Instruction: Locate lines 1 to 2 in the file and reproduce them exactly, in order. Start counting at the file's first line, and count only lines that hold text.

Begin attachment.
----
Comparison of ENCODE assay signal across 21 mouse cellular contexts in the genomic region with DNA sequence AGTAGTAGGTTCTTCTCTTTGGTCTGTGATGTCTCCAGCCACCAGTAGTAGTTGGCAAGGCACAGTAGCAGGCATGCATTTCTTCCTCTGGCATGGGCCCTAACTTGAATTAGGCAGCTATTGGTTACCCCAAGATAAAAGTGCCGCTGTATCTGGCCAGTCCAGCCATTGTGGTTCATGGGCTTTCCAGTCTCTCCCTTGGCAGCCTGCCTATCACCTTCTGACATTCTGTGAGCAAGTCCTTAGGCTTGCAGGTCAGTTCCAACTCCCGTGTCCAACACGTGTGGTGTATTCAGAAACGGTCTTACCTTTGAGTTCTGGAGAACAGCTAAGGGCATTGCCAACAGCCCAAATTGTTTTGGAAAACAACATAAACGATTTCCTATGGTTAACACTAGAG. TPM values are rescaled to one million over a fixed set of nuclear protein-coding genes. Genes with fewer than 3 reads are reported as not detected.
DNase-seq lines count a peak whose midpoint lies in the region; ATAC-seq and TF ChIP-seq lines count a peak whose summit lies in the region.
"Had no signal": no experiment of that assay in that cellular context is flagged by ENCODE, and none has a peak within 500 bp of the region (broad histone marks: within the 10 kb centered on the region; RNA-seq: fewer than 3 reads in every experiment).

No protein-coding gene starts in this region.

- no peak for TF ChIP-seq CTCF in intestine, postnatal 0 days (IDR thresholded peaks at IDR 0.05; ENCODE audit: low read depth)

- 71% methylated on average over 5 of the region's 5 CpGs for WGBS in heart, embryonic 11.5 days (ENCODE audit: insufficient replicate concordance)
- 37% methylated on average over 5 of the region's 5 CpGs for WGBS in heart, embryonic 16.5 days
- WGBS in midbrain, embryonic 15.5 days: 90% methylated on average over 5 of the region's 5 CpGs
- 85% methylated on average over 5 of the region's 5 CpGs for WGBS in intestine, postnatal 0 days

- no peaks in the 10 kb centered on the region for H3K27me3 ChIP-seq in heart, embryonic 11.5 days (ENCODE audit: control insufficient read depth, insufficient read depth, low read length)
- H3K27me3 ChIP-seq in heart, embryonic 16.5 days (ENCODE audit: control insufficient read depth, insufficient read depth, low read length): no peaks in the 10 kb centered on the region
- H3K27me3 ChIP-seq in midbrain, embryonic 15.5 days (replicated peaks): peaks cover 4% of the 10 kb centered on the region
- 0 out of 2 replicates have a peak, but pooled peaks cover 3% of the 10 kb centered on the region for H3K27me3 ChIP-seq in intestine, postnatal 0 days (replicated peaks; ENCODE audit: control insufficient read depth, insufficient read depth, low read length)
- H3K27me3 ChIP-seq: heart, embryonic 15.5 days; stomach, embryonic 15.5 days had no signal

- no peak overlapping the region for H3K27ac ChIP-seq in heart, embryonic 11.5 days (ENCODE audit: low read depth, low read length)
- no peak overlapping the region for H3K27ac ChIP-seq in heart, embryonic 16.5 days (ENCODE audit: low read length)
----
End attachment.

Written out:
Comparison of ENCODE assay signal across 21 mouse cellular contexts in the genomic region with DNA sequence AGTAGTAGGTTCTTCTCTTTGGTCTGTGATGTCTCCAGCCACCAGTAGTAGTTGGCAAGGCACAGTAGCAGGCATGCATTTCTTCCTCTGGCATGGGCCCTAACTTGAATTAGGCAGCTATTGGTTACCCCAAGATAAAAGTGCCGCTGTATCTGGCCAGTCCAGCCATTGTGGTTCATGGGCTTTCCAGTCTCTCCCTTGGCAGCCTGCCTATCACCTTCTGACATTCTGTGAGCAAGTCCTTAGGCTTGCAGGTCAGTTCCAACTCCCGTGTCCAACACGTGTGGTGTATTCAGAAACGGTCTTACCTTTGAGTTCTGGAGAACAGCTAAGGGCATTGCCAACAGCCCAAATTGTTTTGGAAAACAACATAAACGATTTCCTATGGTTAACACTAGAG. TPM values are rescaled to one million over a fixed set of nuclear protein-coding genes. Genes with fewer than 3 reads are reported as not detected.
DNase-seq lines count a peak whose midpoint lies in the region; ATAC-seq and TF ChIP-seq lines count a peak whose summit lies in the region.